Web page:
Without knowing the whole story it's impossible to give a realistic answer unfortunately. However, nearly all non bank lending at high rates is short to medium term so part of the underwriting process is both servicing and exit strategy. Non banks are as controlled in terms of servicing as the banks and in many cases more so as their rates are higher. I can't comment on the approval, what I can comment on is the customers attitude to both lender and FSCL. This was never going to end well, bank or non bank, and if you look at the Covid responses from lenders overall, non banks led the way. I feel for the family, however they should have sold as they said they would and pocket the undoubted gains they would have made. I have total respect for Susan Taylor at FSCL, her comments and decision on this complaint are correct, a customer cannot blame a lender for their own inaction and bad decision making.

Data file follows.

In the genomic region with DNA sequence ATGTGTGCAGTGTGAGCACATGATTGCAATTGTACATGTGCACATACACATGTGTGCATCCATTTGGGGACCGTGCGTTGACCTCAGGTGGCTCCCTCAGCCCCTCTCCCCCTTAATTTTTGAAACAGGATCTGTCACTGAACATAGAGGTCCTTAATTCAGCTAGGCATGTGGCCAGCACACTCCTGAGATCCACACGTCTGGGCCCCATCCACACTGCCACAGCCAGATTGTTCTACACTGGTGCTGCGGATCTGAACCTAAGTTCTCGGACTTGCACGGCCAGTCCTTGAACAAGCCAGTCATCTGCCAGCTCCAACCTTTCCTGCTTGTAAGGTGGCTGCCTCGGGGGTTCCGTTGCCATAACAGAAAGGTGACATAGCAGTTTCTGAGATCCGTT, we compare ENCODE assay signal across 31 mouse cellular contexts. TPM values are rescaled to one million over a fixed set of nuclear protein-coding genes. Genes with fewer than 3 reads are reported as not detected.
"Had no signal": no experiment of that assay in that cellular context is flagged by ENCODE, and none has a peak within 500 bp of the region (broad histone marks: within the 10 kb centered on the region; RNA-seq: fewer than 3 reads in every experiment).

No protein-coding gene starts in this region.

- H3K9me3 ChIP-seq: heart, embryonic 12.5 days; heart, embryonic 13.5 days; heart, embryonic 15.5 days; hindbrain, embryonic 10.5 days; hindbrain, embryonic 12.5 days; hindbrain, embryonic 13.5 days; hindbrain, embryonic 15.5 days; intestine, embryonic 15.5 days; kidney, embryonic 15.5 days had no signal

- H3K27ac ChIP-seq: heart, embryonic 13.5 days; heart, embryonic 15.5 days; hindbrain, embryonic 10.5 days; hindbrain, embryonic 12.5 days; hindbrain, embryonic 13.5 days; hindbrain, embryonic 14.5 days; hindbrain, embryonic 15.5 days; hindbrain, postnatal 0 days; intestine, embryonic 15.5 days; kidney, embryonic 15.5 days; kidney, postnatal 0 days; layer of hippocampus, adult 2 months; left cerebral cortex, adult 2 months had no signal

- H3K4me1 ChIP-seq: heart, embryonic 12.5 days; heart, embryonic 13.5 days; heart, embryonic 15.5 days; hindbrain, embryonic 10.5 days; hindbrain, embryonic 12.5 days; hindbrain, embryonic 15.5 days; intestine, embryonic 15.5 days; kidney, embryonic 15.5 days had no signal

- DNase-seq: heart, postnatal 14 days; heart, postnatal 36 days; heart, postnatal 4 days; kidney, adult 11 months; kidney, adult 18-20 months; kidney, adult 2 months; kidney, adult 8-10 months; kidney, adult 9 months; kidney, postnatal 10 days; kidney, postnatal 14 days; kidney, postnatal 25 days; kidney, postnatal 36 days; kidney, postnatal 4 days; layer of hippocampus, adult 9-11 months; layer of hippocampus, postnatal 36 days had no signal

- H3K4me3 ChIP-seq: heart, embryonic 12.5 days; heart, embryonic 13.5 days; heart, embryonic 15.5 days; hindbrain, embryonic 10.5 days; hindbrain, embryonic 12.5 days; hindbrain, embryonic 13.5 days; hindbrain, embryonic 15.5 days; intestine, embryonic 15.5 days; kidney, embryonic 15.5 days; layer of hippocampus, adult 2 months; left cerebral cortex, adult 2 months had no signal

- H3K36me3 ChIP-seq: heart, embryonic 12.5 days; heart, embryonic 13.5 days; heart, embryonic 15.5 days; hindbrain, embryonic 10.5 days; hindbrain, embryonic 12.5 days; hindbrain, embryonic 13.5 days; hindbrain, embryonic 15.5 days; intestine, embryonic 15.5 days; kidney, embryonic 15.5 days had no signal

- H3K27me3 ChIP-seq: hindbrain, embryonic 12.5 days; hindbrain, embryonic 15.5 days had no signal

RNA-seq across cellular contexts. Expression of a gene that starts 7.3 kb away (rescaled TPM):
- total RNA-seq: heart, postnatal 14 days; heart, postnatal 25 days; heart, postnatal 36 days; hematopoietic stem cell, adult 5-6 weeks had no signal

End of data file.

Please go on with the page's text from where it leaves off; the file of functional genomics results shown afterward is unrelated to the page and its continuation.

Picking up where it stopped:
Leave a comment:


  • donna
    replied
    ^^ yes relevant I think if one type of lender can do it and another can not so why not one rule for all?

    Isn’t mortgage insurance for low deposit borrowers?

    cheers

    Donna

    Leave a comment:


  • Sanya
    replied
    Originally posted by brokerman View Post

    I don't think the type of lender is relevant here. [...]

    I think it is highly relevant to Donna's question of how the debt servicing of almost 46% of combined income got approved in the first place!

    Leave a comment:


  • brokerman
    replied
    Originally posted by Sanya View Post


    The article mentions the loan is from a non-bank lender.